Report Reveals Few Penalties for Violating Gas Drilling Rules in PA
9 out of 10 drilling violations in 2011 received no fines from Pennsylvania Department of Environmental Protection
Clean Water Action released a report on May 29 examining the enforcement actions taken in 2011 by the Pennsylvania Department of Environmental Protection (DEP) against Marcellus Shale natural gas drilling companies whose operations violated the law.
The report shows that DEP continued aggressively issuing violations, handing out a total of 1,192, just 81 less than their total for 2010. However, DEP took few enforcement actions where drilling companies were fined. Of the 1,192 violations issued for 2011 only 37 percent received an enforcement action at all. Further, only 6 percent of violations resulted in any monetary fines. Fines for 2011 totaled $2.4 million.
“It’s incomprehensible that natural gas companies have committed over a thousand violations, yet most got just a warning ticket from DEP,” said Myron Arnowitt, Pennsylvania state director for Clean Water Action. “This raises serious concern as to whether DEP is deterring them from operating in an irresponsible and illegal way.”
Despite DEP Secretary Krancer’s focus on consistency in the agency’s actions, the report shows cases of fines being assessed to one company for a violation but not another who commits an identical violation. Twelve fines were issued for the discharge of pollution material into waters of Commonwealth, but an additional 41 incidents for the same violation received no fine. There are also cases documented in the report where violations are issued for actions that pose a serious threat to our health and environment but carry virtually no consequences to them, including only issuing fines for 17 of 119 violations for failing to properly cement and case a gas well.
“For oil and gas companies making billions from drilling in Pennsylvania, this kind of inadequate oversight and enforcement is irresponsible. DEP should not let companies continue to commit serious health and environmental violations without significant penalties. We need a policy of minimum penalties and stronger penalties on repeat violators if we’re going to stop this high level of neglect for our clean water rules,” stated Steve Hvozdovich, Marcellus Shale policy associate for Clean Water Action.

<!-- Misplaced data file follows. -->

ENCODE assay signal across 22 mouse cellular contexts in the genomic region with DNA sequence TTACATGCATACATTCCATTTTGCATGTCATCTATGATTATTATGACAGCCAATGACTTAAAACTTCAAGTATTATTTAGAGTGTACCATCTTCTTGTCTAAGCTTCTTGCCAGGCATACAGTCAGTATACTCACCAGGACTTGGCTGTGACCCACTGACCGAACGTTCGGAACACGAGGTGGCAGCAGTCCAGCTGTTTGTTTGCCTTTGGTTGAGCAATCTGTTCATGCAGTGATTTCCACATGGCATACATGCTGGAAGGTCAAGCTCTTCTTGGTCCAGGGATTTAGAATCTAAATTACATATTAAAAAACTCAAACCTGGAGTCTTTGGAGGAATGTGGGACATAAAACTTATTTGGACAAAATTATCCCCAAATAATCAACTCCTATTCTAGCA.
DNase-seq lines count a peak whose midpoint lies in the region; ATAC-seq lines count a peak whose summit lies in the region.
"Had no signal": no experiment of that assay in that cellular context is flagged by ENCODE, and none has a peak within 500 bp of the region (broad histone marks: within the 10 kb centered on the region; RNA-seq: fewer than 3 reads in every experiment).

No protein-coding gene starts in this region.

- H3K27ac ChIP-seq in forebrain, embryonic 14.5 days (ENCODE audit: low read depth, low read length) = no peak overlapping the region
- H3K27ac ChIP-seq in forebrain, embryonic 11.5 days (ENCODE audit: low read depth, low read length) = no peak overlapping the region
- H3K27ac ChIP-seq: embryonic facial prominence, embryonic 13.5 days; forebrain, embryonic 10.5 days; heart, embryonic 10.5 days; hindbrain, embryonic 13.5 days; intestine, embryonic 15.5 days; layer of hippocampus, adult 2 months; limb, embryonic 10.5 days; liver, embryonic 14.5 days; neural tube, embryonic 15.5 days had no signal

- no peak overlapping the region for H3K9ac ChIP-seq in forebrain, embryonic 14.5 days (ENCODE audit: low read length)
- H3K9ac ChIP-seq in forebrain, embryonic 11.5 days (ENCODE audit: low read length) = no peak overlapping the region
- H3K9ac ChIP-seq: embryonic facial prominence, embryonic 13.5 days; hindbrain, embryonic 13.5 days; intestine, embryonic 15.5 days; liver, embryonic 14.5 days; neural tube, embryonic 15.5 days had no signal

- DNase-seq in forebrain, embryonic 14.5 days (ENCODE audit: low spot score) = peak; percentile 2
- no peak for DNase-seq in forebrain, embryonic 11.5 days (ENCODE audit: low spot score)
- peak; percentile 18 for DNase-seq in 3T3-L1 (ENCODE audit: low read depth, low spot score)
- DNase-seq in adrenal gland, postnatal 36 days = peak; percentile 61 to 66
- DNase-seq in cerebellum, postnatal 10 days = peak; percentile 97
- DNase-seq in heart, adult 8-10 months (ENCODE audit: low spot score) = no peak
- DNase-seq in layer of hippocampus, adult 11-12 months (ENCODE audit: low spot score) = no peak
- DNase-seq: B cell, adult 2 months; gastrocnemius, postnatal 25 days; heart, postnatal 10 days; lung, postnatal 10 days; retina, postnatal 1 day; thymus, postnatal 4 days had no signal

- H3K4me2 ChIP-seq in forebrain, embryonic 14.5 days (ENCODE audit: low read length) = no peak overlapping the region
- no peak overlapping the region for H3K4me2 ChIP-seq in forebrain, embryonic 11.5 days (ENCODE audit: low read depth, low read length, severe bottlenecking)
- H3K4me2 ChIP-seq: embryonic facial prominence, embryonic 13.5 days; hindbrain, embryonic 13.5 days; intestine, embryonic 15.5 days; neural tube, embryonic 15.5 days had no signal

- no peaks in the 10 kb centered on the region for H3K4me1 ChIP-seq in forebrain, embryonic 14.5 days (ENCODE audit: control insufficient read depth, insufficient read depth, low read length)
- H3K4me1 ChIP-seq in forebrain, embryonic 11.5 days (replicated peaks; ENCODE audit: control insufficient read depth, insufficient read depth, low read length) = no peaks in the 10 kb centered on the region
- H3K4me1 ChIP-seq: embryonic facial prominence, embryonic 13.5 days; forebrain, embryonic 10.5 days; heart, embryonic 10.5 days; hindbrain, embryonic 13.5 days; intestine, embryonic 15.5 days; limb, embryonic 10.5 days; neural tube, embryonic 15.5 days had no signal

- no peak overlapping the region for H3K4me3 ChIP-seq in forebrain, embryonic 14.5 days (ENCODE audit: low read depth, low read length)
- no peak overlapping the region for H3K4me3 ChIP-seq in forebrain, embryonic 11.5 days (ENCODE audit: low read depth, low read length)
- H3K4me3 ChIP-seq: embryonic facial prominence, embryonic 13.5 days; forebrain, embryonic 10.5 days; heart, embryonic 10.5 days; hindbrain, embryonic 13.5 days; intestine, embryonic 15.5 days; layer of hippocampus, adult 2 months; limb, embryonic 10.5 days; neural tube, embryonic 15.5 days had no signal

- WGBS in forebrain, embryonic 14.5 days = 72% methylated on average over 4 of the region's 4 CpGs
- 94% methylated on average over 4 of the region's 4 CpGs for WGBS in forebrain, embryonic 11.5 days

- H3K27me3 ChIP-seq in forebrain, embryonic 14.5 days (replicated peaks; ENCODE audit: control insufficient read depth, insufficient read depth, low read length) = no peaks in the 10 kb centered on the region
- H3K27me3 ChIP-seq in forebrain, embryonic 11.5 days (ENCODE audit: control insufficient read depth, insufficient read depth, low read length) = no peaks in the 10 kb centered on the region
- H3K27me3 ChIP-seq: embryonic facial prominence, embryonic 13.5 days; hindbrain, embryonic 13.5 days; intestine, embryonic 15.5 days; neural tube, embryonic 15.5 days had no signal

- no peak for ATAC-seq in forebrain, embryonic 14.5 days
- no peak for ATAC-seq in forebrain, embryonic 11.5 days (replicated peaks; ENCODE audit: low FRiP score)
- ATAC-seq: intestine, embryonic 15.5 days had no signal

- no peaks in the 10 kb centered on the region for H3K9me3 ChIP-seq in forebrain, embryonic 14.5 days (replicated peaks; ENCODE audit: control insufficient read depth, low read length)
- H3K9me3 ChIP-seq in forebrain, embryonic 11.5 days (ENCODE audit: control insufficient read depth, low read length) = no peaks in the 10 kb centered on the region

DEP did not issue a single fine last year to any gas company in the two counties with the highest number of violations—Susquehanna County and Lycoming County in the north central part of the state.
While the number of violation’s issued by DEP inspectors remained the same from 2010 to 2011, the number of fines issued by DEP in 2011 dropped considerably. In 2010, DEP issued 173 fines totaling $7.4 million.
The report calls on DEP to address these issues by consistently enforcing violations, enacting harsher punishments for repeat violators and violations that directly impact our environment and health, and barring companies with extensive violation records from receiving further drilling permits.
In addition, Clean Water Action recommends that Gov. Corbett and the state legislature increase funding for DEP’s enforcement program, instead of cutting DEP’s budget as currently proposed. DEP’s budget has been cut every year for four years, resulting in an overall cut of 42 percent.
“Given that many of these oil and gas companies have been major campaign contributors to Gov. Corbett and state legislative leaders, it doesn’t look good that the state is now overlooking their environmental violations. We need some assurances that DEP’s enforcement decisions are not being influenced by political cash,” concluded Arnowitt.
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By D. André Green II
One of nature's epic events is underway: Monarch butterflies' fall migration. Departing from all across the United States and Canada, the butterflies travel up to 2,500 miles to cluster at the same locations in Mexico or along the Pacific Coast where their great-grandparents spent the previous winter.
Millions of People Care About Monarchs<p>I will never forget the sights and sounds the first time I visited monarchs' overwintering sites in Mexico. Our guide pointed in the distance to what looked like hanging branches covered with dead leaves. But then I saw the leaves flash orange every so often, revealing what were actually thousands of tightly packed butterflies. The monarchs made their most striking sounds in the Sun, when they burst from the trees in massive fluttering plumes or landed on the ground in the tussle of mating.</p><p>Decades of educational outreach by teachers, researchers and hobbyists has cultivated a generation of monarch admirers who want to help preserve this phenomenon. This global network has helped restore not only monarchs' summer breeding habitat by planting milkweed, but also general pollinator habitat by planting nectaring flowers across North America.</p><p>Scientists have calculated that restoring the monarch population to a stable level of about 120 million butterflies will require <a href="https://doi.org/10.1111/icad.12198" target="_blank">planting 1.6 billion new milkweed stems</a>. And they need them fast. This is too large a target to achieve through grassroots efforts alone. A <a href="https://www.fws.gov/savethemonarch/CCAA.html" target="_blank" rel="noopener noreferrer">new plan</a>, announced in the spring of 2020, is designed to help fill the gap.</p>